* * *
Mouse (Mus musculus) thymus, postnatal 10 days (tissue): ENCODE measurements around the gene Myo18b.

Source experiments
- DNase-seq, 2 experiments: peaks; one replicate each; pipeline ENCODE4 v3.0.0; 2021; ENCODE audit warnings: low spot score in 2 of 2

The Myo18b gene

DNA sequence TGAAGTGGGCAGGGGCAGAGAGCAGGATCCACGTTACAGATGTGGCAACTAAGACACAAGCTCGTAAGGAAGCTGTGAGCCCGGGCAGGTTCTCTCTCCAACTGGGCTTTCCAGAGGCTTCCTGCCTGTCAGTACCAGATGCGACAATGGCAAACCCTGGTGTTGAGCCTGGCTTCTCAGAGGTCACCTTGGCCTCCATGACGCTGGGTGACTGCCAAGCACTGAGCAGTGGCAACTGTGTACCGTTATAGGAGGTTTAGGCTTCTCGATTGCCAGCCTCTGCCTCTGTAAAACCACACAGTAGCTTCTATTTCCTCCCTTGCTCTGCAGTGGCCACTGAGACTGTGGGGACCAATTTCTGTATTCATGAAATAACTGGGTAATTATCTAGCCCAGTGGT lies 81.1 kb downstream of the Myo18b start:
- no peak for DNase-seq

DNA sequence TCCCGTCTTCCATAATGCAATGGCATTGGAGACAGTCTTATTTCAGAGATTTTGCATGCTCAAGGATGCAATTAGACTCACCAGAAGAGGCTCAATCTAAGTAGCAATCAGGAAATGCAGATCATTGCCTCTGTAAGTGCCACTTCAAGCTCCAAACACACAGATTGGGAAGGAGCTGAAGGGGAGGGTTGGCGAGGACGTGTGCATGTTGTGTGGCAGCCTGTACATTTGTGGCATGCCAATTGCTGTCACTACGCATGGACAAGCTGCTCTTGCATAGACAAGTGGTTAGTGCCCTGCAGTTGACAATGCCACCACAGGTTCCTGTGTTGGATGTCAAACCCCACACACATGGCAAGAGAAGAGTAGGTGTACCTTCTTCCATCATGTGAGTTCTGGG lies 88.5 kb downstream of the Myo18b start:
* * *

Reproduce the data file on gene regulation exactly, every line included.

Mouse (Mus musculus) thymus, postnatal 10 days (tissue): ENCODE measurements around the gene Myo18b.

Source experiments
- DNase-seq, 2 experiments: peaks; one replicate each; pipeline ENCODE4 v3.0.0; 2021; ENCODE audit warnings: low spot score in 2 of 2

The Myo18b gene

DNA sequence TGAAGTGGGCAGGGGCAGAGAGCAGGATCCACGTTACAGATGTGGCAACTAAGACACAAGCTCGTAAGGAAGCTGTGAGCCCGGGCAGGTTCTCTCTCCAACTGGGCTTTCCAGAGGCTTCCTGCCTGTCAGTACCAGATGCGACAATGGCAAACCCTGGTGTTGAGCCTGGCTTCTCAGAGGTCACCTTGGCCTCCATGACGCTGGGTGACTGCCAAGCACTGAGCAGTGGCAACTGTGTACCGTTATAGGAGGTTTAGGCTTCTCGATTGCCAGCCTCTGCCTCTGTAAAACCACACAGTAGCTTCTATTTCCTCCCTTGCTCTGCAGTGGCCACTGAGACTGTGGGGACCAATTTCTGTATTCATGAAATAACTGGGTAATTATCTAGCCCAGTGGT lies 81.1 kb downstream of the Myo18b start:
- no peak for DNase-seq

DNA sequence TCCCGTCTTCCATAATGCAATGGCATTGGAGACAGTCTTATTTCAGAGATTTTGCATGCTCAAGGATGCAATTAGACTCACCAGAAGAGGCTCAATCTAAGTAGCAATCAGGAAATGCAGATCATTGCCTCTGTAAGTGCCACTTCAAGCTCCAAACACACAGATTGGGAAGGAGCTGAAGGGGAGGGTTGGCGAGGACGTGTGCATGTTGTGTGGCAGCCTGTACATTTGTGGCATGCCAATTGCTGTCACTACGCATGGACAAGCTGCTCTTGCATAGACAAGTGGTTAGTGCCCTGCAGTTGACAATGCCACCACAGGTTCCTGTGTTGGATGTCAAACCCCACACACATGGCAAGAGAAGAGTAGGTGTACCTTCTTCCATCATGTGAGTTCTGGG lies 88.5 kb downstream of the Myo18b start: